PH urges US, N. Korea to desist from actions that may escalate tensions

The Philippine government on Monday, August 14 called on the United States and North Korea to “desist from threats and military action” that may escalate nuclear tensions between countries.

In a media conference, Philippine Presidential Spokesperson Ernesto Abella also urged Washington and Pyongyang to conduct talks and put an end to any further missile tests and attack threats.

“We continue to enjoin all concerned parties to desist from threats and military action and we enjoin all sides to start talks, which should be greatly facilitated by an end to missile test and attack threats,” the Philippine spokesperson said.

Last week, North Korea threatened to launch nuclear missiles attacks near the U.S. Pacific territory of Guam, which shelters massive U.S. Air Force and Navy bases.

North Korea made the threat in response to U.S. President Donald Trump’s warning that Pyongyang will be met with “fire and fury” if it continues to threaten Washington.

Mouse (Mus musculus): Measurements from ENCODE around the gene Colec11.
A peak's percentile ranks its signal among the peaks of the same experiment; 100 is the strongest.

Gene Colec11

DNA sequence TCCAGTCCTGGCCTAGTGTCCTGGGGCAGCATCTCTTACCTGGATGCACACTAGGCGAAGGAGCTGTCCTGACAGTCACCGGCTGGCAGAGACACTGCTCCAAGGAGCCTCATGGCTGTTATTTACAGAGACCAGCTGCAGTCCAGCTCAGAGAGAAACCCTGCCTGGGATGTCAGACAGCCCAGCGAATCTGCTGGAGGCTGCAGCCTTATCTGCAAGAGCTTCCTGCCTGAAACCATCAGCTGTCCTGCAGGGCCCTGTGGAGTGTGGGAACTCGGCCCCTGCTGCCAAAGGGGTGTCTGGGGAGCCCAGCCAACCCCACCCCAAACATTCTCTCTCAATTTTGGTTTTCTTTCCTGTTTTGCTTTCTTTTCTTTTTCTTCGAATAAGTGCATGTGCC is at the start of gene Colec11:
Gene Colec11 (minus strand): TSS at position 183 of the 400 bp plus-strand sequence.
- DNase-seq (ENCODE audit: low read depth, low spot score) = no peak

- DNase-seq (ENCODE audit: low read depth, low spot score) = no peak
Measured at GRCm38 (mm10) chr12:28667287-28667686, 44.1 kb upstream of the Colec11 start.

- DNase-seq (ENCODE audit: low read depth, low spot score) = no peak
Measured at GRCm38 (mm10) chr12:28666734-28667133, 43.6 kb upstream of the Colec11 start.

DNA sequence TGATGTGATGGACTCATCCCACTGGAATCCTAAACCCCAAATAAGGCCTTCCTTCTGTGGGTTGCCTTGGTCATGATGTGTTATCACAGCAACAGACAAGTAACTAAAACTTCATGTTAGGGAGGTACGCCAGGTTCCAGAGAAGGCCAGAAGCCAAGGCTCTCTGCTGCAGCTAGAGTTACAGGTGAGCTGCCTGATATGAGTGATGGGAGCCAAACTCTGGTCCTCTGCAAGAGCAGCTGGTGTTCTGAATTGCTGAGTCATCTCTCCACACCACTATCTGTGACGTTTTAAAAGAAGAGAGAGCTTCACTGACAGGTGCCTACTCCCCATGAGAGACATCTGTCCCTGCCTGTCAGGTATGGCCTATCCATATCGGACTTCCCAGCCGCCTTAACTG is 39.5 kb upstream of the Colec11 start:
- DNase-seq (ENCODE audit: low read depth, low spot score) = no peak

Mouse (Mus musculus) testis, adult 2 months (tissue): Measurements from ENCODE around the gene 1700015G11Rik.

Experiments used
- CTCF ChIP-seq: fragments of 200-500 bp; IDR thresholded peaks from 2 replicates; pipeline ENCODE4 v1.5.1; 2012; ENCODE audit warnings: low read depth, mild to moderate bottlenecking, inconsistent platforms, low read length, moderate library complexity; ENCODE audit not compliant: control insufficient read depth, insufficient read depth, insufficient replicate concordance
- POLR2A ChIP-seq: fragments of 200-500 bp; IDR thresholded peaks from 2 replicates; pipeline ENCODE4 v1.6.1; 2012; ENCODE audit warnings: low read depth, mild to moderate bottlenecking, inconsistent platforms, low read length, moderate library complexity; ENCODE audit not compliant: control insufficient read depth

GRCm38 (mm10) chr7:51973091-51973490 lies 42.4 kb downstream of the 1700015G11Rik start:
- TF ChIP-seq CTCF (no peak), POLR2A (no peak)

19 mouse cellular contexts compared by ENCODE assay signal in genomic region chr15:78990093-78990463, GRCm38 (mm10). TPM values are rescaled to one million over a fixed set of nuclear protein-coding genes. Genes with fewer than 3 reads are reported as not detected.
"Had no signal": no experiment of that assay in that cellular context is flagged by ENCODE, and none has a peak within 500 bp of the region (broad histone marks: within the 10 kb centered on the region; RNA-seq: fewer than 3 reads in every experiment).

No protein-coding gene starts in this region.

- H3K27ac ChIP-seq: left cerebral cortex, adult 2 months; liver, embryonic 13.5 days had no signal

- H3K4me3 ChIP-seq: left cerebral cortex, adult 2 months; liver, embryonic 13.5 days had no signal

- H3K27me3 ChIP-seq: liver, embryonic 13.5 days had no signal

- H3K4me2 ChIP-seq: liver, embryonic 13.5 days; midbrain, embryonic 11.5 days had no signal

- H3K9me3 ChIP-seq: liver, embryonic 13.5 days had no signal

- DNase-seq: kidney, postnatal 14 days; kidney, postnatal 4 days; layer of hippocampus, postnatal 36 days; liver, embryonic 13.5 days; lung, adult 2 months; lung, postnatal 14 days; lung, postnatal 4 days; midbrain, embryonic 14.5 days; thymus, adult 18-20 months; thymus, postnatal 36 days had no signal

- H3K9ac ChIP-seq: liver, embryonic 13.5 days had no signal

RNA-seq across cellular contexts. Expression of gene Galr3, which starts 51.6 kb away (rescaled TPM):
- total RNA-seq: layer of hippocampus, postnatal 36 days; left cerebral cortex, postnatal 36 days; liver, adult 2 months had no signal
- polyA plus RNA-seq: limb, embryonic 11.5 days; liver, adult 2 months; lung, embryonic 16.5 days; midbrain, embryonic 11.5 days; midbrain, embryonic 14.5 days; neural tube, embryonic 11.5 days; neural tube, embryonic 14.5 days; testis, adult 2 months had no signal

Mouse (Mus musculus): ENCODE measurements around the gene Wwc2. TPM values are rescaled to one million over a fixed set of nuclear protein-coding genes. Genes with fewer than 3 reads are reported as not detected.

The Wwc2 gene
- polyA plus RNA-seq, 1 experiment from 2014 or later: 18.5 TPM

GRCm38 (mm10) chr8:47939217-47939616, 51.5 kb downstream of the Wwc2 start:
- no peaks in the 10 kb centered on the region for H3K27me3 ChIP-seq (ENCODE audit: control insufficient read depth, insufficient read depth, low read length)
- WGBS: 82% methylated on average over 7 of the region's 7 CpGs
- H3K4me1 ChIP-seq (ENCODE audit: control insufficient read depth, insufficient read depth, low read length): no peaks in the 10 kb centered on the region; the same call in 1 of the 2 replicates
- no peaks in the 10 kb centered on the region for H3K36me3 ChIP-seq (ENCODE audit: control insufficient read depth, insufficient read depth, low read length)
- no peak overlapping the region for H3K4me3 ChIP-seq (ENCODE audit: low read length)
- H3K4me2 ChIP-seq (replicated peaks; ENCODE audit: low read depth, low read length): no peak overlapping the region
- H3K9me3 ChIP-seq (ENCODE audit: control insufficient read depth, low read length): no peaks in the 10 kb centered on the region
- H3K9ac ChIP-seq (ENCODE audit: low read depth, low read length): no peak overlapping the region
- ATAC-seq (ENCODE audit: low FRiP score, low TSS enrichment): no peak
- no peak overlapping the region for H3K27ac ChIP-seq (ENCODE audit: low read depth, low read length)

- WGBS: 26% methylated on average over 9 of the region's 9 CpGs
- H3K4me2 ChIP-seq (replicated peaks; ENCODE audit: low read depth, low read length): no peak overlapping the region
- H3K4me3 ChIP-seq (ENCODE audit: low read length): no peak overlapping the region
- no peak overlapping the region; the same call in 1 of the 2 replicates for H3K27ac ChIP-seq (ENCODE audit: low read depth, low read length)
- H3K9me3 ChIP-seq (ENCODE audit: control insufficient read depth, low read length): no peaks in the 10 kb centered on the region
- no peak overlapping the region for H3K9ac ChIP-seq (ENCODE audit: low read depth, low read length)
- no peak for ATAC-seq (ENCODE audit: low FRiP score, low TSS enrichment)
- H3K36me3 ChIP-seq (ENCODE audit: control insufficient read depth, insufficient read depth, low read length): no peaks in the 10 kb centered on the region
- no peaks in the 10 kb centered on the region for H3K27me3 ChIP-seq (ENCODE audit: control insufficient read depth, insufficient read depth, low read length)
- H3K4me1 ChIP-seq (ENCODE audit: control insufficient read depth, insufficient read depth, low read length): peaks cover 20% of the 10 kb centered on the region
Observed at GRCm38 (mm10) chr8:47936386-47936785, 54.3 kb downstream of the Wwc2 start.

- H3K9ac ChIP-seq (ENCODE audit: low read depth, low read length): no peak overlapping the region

Abella reassured that the Philippine government has prepared contingency plans in case North Korea pushes its plan to launch missile attacks in Guam.

“We commend our Seoul embassy and our Guam consulate for their contingency plans to secure Filipinos even when military conflict erupts,” he said.

According to the Philippine Department of Foreign Affairs (DFA), there are around  42,800 Filipinos in Guam.

Abella also urged all Filipinos in Guam and Korea and their families to inform DFA or its consular officials of their whereabouts.

On Tuesday, August 15, Pyongyang’s state news agency reported that North Korean leader  Kim Jong-un had “examined the (strike) plan for a long time and discussed it with the commanding officers in real earnest.”

But Kim appeared to hold off plans to fire missiles towards the Pacific island by saying he would instead “watch a little more the foolish and stupid conduct of the Yankees.”

In a statement, Guam Lieutenant Governor Ray Tenorio said he is “ecstatic” as North Korea appeared to pull back from its threats.

“There doesn’t appear to be any indication that, based on what we’re hearing that there will be any missiles attacking in the near future or the distant future,” Tenorio said.

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